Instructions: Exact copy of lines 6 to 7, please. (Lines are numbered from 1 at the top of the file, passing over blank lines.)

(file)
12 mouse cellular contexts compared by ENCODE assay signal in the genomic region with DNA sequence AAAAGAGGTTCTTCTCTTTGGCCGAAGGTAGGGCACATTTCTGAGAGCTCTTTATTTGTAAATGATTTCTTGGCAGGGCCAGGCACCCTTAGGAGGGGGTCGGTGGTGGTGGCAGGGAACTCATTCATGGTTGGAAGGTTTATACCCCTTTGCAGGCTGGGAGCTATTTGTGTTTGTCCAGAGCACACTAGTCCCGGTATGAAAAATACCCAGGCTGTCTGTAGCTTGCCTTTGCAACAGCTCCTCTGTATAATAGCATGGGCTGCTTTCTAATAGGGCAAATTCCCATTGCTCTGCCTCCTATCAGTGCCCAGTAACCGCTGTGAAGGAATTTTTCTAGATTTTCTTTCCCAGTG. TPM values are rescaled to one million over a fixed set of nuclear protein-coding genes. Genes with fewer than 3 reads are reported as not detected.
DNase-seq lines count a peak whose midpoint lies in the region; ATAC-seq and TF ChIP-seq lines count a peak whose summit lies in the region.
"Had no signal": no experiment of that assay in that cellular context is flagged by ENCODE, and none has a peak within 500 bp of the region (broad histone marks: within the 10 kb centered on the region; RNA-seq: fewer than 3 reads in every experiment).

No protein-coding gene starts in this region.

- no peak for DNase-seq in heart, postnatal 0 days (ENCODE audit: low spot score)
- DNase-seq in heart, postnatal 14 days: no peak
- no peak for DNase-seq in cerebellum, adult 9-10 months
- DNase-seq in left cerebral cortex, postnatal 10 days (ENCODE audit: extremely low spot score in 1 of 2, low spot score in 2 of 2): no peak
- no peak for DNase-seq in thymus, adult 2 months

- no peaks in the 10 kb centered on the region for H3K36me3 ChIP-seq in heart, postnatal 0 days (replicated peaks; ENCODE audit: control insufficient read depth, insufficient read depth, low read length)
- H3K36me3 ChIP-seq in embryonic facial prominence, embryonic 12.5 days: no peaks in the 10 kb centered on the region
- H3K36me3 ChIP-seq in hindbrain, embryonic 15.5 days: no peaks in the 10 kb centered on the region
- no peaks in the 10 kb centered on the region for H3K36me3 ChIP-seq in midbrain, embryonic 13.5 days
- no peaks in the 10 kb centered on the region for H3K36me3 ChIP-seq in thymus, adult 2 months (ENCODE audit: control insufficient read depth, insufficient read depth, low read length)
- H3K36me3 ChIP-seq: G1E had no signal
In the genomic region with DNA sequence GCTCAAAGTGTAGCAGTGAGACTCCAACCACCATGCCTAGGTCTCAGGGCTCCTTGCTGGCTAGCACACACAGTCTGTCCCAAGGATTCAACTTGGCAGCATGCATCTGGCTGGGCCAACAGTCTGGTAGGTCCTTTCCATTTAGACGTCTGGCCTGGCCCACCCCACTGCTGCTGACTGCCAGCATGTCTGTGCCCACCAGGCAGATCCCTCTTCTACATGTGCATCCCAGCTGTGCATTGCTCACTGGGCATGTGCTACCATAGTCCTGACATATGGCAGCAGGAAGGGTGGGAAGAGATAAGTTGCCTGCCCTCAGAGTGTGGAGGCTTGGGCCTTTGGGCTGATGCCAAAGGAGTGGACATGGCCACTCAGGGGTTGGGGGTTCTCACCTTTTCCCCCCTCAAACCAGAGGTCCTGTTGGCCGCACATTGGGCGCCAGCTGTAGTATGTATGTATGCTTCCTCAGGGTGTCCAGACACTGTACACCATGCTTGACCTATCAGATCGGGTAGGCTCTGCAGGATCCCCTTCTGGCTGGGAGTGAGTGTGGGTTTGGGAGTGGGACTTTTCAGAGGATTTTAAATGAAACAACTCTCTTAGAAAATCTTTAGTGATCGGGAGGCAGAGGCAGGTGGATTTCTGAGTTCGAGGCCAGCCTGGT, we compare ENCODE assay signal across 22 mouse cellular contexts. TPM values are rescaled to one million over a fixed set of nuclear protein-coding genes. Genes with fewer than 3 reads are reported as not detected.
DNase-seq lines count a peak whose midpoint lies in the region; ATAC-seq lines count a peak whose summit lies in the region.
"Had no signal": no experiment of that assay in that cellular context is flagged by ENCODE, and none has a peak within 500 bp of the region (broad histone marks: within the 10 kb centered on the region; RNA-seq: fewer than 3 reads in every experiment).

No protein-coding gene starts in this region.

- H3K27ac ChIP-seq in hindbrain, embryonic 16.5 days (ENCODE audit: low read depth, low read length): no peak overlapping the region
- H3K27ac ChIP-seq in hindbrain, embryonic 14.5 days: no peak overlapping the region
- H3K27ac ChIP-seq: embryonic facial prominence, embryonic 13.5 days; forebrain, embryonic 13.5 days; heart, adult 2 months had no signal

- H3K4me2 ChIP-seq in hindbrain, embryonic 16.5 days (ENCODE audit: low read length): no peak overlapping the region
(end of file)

- DNase-seq in heart, postnatal 14 days: no peak
- no peak for DNase-seq in cerebellum, adult 9-10 months